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Dining in Denmark - Dinner Etiquette

If invited to a Danish home:

  • Arrive on time. Danes are punctual in both business and social situations.
  • Bring a small gift..., a bottle of wine, flowers, or such. It is not mandatory, but will distinguish you as a socially adept person.
  • Check to see if you should remove your shoes before entering the home.
  • Contact the hostess ahead of time to see if she would like you to bring something.
  • Offer to help the hostess with the preparation or clearing up after a meal is served.
  • Danes enjoy showing off their homes since they have usually done the decorating themselves and are proud of their accomplishments. Therefore, they are happy when you ask for a tour of their house.
  • Do not discuss business.

Watch your table manners!

  • Wait to be told where to sit. There may be a seating plan. Danish meals are relatively formal. Even a summer barbeque will in all likelihood offer appetizers and a main course.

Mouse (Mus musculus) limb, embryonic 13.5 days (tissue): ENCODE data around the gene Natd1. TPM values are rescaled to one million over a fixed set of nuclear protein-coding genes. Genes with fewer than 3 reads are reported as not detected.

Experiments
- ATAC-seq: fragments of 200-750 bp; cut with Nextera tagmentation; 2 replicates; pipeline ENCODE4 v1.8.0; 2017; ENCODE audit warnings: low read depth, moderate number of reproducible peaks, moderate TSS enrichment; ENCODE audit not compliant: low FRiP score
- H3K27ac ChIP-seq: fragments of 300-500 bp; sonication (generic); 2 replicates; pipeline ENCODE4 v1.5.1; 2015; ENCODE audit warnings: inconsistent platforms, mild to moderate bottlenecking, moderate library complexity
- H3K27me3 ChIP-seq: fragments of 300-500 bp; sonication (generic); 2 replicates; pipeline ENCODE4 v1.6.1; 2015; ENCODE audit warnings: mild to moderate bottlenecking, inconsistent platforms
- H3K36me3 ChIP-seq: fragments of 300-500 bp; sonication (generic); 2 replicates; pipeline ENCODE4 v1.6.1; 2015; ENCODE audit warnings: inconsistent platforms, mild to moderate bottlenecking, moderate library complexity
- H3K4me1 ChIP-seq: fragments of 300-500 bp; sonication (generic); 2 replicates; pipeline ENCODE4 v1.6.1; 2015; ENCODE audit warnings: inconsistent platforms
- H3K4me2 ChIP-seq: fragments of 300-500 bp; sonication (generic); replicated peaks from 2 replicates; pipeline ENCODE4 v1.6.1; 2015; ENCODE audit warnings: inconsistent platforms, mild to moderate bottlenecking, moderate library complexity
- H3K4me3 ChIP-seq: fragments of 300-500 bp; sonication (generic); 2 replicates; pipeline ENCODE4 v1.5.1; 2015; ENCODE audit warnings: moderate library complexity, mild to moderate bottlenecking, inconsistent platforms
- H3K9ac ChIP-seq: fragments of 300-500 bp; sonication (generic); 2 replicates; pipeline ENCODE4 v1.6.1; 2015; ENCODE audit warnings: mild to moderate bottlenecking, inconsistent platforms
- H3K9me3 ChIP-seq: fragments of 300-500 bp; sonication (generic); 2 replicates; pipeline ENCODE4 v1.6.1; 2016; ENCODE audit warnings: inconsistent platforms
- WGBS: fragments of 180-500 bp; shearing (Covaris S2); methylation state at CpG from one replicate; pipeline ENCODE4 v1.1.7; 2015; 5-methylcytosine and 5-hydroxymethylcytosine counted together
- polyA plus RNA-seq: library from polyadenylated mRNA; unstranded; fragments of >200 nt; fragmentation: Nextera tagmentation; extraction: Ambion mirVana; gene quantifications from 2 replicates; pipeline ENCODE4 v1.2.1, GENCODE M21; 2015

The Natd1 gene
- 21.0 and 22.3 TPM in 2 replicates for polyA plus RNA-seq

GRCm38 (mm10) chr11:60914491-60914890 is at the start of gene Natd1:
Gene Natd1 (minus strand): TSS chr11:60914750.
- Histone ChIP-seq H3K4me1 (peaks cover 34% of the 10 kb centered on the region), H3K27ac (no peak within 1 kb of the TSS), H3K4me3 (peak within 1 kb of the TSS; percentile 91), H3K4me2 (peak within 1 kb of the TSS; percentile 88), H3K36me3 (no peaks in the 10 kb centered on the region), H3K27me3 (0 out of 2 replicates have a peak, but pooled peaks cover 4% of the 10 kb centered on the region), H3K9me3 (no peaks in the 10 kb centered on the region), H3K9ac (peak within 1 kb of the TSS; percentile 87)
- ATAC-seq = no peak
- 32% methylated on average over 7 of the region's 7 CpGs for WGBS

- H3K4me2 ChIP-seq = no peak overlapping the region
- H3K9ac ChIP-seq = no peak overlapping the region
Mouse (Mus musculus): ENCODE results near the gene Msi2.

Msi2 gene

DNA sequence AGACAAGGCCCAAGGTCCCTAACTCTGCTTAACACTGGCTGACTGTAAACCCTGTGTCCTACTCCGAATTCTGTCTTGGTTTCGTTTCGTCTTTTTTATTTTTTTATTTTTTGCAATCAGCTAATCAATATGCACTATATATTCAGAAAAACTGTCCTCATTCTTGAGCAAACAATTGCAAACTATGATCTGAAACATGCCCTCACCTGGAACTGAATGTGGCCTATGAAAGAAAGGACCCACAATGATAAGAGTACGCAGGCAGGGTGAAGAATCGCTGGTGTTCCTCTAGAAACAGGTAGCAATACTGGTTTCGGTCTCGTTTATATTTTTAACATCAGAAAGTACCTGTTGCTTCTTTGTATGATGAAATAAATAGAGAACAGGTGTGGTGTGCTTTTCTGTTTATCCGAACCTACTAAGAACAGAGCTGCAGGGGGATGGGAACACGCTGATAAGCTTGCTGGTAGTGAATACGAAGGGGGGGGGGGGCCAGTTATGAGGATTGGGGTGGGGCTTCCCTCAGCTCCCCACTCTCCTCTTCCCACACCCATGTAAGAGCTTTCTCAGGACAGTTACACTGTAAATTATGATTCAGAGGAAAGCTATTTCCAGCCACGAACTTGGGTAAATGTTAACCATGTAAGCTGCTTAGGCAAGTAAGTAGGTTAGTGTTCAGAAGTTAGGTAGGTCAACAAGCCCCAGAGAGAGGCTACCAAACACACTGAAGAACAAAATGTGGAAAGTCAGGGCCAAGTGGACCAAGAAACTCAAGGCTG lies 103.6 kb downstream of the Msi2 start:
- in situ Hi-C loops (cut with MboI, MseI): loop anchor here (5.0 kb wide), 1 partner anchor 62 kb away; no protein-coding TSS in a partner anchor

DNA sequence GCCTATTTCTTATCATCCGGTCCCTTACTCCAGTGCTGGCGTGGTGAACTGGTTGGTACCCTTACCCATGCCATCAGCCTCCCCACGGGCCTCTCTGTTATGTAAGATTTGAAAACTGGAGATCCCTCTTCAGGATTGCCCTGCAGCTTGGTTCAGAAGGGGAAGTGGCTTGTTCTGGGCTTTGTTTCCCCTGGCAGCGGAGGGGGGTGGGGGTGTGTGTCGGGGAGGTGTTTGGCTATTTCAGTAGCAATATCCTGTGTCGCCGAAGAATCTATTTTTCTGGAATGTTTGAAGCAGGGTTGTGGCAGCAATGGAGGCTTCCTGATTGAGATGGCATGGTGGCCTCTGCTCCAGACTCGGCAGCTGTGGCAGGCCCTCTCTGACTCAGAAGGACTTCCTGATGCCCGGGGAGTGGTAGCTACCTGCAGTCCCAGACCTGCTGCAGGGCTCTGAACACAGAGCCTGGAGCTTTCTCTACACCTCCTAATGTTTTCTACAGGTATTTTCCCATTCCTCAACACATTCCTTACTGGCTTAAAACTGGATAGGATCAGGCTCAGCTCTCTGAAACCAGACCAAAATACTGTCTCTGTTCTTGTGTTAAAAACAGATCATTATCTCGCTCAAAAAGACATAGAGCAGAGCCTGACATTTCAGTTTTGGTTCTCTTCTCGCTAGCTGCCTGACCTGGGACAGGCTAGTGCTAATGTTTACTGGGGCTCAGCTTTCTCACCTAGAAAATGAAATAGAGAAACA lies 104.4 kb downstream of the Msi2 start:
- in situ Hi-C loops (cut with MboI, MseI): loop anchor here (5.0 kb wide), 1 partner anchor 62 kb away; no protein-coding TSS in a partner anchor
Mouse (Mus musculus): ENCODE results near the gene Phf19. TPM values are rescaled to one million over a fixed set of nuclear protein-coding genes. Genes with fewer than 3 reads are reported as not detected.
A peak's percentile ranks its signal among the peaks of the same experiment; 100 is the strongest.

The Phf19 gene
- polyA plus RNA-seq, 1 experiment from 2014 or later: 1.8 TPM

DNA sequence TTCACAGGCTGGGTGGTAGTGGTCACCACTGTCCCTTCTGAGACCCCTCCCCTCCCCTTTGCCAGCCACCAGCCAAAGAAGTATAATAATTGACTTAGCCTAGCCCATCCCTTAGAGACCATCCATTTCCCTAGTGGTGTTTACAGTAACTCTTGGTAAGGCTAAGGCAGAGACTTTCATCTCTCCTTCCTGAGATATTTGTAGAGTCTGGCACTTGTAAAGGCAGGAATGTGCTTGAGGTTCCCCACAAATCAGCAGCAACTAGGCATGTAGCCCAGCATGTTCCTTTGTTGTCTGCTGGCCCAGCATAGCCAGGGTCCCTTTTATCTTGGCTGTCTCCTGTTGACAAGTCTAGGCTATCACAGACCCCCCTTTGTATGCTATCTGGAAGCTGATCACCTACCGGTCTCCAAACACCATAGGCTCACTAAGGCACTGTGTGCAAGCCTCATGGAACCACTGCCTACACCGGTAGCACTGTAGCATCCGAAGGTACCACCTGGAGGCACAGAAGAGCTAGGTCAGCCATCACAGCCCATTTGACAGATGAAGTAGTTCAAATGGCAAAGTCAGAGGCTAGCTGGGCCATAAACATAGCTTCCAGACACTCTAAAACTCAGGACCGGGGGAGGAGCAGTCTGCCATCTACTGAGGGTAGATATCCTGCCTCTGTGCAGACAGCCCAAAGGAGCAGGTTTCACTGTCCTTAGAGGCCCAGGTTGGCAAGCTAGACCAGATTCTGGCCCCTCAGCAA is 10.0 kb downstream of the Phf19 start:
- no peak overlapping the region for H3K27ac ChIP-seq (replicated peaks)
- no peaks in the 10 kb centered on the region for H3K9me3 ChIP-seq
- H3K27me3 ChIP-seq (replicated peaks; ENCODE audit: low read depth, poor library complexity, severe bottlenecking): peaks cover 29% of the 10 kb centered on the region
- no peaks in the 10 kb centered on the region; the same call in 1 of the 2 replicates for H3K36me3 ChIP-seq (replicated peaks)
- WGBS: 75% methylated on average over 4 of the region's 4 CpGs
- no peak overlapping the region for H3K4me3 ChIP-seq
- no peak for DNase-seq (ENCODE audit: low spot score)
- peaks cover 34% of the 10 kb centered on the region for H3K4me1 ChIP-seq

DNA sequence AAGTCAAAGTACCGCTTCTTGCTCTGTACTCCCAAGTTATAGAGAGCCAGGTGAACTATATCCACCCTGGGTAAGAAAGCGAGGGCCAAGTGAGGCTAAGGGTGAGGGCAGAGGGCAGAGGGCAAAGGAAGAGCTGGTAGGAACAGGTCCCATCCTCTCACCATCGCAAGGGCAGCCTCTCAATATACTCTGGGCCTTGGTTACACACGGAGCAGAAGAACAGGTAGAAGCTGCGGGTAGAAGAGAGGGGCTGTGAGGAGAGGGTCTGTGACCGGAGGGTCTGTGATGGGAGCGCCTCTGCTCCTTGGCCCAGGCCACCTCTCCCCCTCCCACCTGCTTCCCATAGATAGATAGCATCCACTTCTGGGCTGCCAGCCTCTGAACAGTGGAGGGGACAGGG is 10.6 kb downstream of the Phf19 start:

• Table manners are Continental -- hold the fork in the left hand and the knife in the right while eating.
  • Keep your wrists resting on the edge of the table.
  • It is considered polite to try everything. Your host will have gone to much effort to prepare the dinner.
  • Expect to be offered second helpings. You may refuse without offending your hosts.
  • Finish everything on your plate. Danes do not like wasting food.
  • When you have finished eating, place your knife and fork across your plate with the tines facing up and the handles turned to the right.
  • The man seated to the left of the hostess generally offers a toast of thanks during the dessert course.
  • Do not begin eating until the host toasts with "Skål". (pronounced "skole")
  • Toasts are important in Danish dining. When toasting, raise your glass about eye level and make eye contact with each person seated close to you. Always respond to the toast "Skål" by saying it back to each person who says it to you.

LastUpdate: 2015-03-28 16:23:46